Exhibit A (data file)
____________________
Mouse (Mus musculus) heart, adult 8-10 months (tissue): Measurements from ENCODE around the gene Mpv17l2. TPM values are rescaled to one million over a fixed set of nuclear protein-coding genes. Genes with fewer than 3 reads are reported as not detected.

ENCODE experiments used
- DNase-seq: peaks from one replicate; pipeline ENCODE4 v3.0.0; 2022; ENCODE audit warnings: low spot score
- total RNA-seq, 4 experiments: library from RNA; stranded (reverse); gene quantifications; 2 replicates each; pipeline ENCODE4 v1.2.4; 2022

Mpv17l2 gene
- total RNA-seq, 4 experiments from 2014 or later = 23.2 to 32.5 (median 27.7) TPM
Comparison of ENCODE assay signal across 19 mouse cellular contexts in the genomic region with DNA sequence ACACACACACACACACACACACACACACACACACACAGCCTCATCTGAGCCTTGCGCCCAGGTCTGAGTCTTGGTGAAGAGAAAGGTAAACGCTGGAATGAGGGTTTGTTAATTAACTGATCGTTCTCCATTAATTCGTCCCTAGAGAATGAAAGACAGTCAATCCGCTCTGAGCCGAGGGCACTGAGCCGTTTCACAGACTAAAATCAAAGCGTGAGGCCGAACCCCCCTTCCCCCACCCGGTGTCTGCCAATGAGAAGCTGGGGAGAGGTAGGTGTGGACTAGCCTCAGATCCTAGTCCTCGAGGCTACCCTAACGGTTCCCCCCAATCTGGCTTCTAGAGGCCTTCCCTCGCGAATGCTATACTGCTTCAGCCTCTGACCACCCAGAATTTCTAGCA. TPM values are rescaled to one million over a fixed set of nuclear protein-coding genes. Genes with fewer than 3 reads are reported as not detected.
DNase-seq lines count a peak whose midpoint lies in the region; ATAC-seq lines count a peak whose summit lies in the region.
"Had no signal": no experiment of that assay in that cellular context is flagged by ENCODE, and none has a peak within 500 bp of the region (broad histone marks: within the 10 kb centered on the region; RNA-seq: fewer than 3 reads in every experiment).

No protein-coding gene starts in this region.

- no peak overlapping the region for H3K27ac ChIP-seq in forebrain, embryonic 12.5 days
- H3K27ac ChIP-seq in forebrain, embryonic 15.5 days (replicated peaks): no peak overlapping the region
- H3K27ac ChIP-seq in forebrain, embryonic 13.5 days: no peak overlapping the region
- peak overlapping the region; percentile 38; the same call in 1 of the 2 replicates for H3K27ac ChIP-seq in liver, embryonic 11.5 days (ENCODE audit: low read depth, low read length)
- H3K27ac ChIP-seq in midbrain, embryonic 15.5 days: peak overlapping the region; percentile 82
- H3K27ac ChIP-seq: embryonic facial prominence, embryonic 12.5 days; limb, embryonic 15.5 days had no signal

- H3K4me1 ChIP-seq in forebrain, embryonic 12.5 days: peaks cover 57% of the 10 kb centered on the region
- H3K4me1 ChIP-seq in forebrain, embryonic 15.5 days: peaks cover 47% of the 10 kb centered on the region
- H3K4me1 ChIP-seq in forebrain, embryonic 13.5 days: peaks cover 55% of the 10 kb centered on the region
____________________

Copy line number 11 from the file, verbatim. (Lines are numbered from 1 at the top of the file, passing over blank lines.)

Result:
- no peak overlapping the region for H3K27ac ChIP-seq in forebrain, embryonic 12.5 days